Founded in 1829, Regional One Health is the oldest health system in Tennessee. With an acute care hospital and several specialty and outpatient facilities across Memphis, Regional One Health cares for some of the most traumatic and complex cases in the region. Regional One Health is deeply rooted in the Mid-South, serving patients from Tennessee, Arkansas, Mississippi, and Missouri. The system has a unique commitment to serving all—especially historically marginalized communities throughout the region.
Regional One Health operates the Elvis Presley Trauma Center, one of the busiest trauma centers in the country. The Center is designated as a Level 1 Trauma Center in the states of Tennessee, Mississippi, and Arkansas and services patients within a 150-mile radius of Memphis. The system is also home to the Firefighters Burn Center, which is the only burn center in the region verified by the American Burn Association and American College of Surgeons.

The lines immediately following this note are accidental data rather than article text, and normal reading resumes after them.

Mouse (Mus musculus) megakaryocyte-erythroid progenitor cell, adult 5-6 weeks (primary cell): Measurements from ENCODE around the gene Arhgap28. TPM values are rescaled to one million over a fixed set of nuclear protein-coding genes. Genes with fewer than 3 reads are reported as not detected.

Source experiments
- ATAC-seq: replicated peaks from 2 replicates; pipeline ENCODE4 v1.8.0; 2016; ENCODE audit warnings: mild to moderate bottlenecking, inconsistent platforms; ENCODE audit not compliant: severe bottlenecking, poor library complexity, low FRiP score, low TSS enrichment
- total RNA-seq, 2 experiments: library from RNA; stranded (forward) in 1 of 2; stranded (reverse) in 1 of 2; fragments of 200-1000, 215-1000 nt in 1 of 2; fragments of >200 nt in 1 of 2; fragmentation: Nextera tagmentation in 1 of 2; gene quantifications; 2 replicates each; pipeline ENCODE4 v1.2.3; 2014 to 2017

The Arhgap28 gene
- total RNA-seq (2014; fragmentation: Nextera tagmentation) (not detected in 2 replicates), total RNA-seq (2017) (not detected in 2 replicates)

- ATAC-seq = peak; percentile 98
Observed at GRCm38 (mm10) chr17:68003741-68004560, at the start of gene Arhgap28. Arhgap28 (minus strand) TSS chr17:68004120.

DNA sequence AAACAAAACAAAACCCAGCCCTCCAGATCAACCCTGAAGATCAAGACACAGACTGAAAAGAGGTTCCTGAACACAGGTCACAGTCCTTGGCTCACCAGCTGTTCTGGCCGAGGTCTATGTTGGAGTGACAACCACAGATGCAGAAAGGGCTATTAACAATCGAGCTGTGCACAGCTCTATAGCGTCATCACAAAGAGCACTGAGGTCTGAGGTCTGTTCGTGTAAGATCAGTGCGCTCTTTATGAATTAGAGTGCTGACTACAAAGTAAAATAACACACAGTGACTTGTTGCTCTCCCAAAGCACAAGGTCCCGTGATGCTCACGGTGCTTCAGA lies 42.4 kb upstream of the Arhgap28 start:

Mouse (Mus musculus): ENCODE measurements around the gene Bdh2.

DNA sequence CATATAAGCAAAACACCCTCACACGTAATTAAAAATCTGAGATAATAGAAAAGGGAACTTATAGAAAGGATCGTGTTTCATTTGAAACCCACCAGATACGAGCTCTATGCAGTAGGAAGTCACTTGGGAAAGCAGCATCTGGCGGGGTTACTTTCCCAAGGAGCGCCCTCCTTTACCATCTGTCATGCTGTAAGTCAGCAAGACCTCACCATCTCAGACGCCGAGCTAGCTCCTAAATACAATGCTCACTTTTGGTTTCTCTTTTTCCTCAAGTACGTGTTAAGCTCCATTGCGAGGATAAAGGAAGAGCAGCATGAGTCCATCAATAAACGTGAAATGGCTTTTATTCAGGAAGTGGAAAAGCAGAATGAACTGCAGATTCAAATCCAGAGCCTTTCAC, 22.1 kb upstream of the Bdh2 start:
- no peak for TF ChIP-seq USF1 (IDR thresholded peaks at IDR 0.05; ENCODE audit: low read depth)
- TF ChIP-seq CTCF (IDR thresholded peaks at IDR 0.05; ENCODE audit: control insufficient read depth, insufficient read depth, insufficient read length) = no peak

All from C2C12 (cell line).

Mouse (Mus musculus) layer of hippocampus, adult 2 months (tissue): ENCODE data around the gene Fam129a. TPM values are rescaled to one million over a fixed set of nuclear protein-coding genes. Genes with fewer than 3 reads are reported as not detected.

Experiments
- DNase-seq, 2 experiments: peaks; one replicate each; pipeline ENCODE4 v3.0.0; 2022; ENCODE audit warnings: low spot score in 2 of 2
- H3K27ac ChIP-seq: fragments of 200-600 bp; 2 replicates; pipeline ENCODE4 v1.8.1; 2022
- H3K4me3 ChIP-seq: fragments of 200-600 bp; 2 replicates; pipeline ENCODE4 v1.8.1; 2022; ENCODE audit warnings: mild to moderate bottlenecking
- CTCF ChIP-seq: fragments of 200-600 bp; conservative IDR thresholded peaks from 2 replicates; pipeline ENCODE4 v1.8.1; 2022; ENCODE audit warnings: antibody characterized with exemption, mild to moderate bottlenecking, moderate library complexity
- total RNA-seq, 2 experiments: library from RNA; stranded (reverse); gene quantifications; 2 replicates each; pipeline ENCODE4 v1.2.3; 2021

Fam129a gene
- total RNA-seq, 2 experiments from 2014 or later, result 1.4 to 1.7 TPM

Regional One Health is home to a highly respected neonatal intensive care unit and high-risk obstetrics program taking care of vulnerable moms and babies in the region. Approximately 3,000 babies are delivered at Regional One Health each year, 25% of which are considered high-risk. In addition to the inpatient and outpatient services available at the main campus, the Regional One Health East Campus is home to a variety of outpatient services enabling patients to seamlessly transition between doctor visits, imaging services, physical therapy, and other key services. Regional One Health also operates a network of primary care facilities throughout the city, including locations in underserved neighborhoods to provide convenient access to care for the community.